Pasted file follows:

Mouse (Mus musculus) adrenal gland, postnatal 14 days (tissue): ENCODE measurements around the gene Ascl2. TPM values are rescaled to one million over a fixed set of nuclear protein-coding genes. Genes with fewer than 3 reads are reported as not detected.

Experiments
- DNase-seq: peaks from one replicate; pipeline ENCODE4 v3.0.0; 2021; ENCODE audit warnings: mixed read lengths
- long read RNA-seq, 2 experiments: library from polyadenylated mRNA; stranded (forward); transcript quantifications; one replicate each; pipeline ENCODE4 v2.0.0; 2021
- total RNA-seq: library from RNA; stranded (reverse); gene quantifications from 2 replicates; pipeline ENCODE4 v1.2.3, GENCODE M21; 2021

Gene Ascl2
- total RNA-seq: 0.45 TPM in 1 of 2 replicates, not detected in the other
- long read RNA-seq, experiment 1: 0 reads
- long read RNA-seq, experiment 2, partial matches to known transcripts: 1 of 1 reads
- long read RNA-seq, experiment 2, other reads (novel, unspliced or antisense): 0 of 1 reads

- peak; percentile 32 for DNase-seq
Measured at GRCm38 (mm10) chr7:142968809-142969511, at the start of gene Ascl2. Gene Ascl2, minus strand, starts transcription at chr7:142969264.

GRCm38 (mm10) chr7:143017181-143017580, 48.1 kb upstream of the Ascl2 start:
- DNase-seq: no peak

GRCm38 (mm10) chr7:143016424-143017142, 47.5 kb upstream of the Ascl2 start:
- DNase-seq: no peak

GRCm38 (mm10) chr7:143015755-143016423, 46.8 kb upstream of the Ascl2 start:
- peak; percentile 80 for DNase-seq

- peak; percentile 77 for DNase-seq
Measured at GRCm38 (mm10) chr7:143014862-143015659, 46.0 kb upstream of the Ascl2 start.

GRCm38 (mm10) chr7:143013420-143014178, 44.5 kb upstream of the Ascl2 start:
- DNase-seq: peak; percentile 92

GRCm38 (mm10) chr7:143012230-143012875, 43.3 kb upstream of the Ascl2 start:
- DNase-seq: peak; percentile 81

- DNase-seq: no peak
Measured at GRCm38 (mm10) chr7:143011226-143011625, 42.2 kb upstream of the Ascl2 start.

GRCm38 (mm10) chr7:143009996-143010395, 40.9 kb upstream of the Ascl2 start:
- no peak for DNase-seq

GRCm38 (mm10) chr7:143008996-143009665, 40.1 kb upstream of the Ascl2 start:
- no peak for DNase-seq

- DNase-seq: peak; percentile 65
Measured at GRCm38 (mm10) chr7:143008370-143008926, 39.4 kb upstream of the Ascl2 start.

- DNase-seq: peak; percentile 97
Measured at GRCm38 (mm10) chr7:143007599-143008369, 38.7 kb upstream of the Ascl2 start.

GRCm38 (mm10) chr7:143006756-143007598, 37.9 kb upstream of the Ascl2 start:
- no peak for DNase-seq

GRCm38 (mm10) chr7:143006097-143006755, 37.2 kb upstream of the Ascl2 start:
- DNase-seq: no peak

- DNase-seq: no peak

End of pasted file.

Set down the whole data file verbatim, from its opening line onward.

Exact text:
Mouse (Mus musculus) adrenal gland, postnatal 14 days (tissue): ENCODE measurements around the gene Ascl2. TPM values are rescaled to one million over a fixed set of nuclear protein-coding genes. Genes with fewer than 3 reads are reported as not detected.

Experiments
- DNase-seq: peaks from one replicate; pipeline ENCODE4 v3.0.0; 2021; ENCODE audit warnings: mixed read lengths
- long read RNA-seq, 2 experiments: library from polyadenylated mRNA; stranded (forward); transcript quantifications; one replicate each; pipeline ENCODE4 v2.0.0; 2021
- total RNA-seq: library from RNA; stranded (reverse); gene quantifications from 2 replicates; pipeline ENCODE4 v1.2.3, GENCODE M21; 2021

Gene Ascl2
- total RNA-seq: 0.45 TPM in 1 of 2 replicates, not detected in the other
- long read RNA-seq, experiment 1: 0 reads
- long read RNA-seq, experiment 2, partial matches to known transcripts: 1 of 1 reads
- long read RNA-seq, experiment 2, other reads (novel, unspliced or antisense): 0 of 1 reads

- peak; percentile 32 for DNase-seq
Measured at GRCm38 (mm10) chr7:142968809-142969511, at the start of gene Ascl2. Gene Ascl2, minus strand, starts transcription at chr7:142969264.

GRCm38 (mm10) chr7:143017181-143017580, 48.1 kb upstream of the Ascl2 start:
- DNase-seq: no peak

GRCm38 (mm10) chr7:143016424-143017142, 47.5 kb upstream of the Ascl2 start:
- DNase-seq: no peak

GRCm38 (mm10) chr7:143015755-143016423, 46.8 kb upstream of the Ascl2 start:
- peak; percentile 80 for DNase-seq

- peak; percentile 77 for DNase-seq
Measured at GRCm38 (mm10) chr7:143014862-143015659, 46.0 kb upstream of the Ascl2 start.

GRCm38 (mm10) chr7:143013420-143014178, 44.5 kb upstream of the Ascl2 start:
- DNase-seq: peak; percentile 92

GRCm38 (mm10) chr7:143012230-143012875, 43.3 kb upstream of the Ascl2 start:
- DNase-seq: peak; percentile 81

- DNase-seq: no peak
Measured at GRCm38 (mm10) chr7:143011226-143011625, 42.2 kb upstream of the Ascl2 start.

GRCm38 (mm10) chr7:143009996-143010395, 40.9 kb upstream of the Ascl2 start:
- no peak for DNase-seq

GRCm38 (mm10) chr7:143008996-143009665, 40.1 kb upstream of the Ascl2 start:
- no peak for DNase-seq

- DNase-seq: peak; percentile 65
Measured at GRCm38 (mm10) chr7:143008370-143008926, 39.4 kb upstream of the Ascl2 start.

- DNase-seq: peak; percentile 97
Measured at GRCm38 (mm10) chr7:143007599-143008369, 38.7 kb upstream of the Ascl2 start.

GRCm38 (mm10) chr7:143006756-143007598, 37.9 kb upstream of the Ascl2 start:
- no peak for DNase-seq

GRCm38 (mm10) chr7:143006097-143006755, 37.2 kb upstream of the Ascl2 start:
- DNase-seq: no peak

- DNase-seq: no peak